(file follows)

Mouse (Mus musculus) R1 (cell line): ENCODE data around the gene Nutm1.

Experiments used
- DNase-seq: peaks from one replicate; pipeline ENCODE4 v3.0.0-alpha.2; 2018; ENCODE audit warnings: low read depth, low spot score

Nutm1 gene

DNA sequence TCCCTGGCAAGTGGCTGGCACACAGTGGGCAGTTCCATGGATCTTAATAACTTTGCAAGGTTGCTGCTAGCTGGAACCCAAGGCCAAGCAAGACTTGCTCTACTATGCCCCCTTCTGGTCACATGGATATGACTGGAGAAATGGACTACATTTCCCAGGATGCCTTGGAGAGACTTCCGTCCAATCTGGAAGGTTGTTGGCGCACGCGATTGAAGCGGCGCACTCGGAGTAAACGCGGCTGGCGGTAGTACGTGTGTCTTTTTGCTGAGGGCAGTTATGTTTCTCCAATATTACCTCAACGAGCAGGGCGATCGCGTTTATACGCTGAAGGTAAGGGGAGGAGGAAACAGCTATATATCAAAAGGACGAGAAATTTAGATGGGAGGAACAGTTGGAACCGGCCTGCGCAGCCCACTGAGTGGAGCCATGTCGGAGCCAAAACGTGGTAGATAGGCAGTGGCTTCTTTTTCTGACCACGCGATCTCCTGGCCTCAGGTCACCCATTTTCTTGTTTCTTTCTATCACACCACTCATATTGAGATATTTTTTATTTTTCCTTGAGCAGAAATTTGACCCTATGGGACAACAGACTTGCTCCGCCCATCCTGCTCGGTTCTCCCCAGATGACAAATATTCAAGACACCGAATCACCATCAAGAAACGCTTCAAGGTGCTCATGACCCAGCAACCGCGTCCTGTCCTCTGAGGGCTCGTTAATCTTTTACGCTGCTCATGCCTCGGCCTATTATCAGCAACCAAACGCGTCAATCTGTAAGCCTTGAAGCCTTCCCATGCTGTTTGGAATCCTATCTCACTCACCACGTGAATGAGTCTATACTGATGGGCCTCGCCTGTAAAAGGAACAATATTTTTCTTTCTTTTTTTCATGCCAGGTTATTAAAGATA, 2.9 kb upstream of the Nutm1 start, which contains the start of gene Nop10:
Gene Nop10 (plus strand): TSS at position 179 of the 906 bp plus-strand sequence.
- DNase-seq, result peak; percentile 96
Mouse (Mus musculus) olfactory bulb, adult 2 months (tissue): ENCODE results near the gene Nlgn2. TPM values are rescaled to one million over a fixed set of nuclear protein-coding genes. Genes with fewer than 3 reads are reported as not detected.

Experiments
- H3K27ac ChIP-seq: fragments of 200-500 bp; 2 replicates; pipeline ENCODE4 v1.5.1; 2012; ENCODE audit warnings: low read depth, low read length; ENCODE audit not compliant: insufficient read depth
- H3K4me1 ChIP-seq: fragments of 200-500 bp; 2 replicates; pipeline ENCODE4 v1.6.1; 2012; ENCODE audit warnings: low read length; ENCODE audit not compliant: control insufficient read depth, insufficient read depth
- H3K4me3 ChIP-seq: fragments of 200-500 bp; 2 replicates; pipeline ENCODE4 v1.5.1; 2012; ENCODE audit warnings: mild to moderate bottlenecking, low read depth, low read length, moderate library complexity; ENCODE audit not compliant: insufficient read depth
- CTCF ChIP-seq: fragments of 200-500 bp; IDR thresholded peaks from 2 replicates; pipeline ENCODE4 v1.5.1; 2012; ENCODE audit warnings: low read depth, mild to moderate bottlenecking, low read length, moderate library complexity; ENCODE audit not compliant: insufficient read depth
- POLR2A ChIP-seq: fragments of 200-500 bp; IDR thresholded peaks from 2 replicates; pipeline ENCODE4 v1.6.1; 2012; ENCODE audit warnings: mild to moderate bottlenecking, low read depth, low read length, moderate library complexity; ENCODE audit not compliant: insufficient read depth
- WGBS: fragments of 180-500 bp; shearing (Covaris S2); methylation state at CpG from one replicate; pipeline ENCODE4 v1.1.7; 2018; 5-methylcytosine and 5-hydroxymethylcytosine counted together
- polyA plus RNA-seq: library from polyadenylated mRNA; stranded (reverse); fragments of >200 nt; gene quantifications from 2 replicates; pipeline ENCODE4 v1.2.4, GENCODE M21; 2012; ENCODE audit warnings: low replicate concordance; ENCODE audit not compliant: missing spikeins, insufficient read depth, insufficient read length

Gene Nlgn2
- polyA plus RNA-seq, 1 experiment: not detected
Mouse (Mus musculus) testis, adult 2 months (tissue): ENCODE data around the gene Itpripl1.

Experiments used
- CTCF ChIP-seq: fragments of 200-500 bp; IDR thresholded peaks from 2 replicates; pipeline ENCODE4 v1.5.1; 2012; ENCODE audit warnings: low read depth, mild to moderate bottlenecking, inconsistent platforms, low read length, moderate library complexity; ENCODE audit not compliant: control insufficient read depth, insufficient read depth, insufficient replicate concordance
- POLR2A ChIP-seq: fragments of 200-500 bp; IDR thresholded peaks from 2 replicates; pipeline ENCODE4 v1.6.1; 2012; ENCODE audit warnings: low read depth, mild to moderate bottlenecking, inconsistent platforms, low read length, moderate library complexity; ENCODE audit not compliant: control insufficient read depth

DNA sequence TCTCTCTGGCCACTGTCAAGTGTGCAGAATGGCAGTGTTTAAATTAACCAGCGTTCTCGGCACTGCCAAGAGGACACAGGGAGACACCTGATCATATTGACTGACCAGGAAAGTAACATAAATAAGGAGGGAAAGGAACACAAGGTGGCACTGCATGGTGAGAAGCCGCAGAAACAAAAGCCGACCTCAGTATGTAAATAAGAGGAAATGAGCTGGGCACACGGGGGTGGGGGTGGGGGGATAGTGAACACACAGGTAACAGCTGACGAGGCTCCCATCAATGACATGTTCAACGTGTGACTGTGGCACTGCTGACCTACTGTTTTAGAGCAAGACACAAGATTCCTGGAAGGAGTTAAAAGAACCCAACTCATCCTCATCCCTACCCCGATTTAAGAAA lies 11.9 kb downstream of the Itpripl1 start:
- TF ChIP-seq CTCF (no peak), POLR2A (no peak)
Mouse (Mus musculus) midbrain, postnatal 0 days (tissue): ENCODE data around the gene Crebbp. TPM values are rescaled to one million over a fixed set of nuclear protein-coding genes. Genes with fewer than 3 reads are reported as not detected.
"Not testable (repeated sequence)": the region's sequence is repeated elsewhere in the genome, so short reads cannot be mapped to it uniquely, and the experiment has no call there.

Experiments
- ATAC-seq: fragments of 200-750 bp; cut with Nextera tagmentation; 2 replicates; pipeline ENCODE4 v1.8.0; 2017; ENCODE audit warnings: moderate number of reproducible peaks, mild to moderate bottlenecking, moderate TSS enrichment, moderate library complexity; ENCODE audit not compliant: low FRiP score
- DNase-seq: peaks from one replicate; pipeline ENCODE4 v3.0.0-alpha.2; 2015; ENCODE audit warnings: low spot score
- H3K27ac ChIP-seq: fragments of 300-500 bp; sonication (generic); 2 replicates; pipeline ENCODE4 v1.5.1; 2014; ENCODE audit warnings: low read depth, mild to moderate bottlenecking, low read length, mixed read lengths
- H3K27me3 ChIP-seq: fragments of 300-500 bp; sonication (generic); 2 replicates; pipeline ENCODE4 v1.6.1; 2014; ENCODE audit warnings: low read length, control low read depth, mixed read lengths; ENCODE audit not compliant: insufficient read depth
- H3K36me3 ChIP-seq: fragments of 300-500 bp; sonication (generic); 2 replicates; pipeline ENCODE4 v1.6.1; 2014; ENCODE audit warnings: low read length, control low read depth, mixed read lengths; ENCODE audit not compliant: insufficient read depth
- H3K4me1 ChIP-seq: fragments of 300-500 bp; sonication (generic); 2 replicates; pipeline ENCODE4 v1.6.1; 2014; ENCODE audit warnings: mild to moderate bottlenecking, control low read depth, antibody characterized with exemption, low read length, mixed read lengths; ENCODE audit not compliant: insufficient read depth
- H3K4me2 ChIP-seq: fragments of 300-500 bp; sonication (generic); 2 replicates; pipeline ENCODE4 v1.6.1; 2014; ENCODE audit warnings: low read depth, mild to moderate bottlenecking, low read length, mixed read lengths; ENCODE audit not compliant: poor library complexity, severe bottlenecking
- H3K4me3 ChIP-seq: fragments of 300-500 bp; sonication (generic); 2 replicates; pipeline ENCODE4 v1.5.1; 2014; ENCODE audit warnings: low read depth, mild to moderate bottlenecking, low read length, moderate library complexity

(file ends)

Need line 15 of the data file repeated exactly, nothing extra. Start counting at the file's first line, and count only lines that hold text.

- WGBS: fragments of 180-500 bp; shearing (Covaris S2); methylation state at CpG from one replicate; pipeline ENCODE4 v1.1.7; 2018; 5-methylcytosine and 5-hydroxymethylcytosine counted together